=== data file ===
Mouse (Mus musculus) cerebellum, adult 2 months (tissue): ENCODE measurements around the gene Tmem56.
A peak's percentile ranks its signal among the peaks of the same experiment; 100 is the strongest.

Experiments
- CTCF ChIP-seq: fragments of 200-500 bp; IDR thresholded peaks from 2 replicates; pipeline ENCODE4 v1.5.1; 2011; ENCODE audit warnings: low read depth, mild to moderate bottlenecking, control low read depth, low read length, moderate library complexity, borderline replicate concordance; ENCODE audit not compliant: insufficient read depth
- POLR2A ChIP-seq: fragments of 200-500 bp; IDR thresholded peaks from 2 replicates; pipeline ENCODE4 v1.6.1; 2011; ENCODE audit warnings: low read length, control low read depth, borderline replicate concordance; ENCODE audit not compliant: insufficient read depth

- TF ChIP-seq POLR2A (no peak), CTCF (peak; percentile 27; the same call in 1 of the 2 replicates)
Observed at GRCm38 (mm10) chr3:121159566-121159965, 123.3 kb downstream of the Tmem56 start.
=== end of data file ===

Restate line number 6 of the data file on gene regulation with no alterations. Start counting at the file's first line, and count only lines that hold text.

- TF ChIP-seq POLR2A (no peak), CTCF (peak; percentile 27; the same call in 1 of the 2 replicates)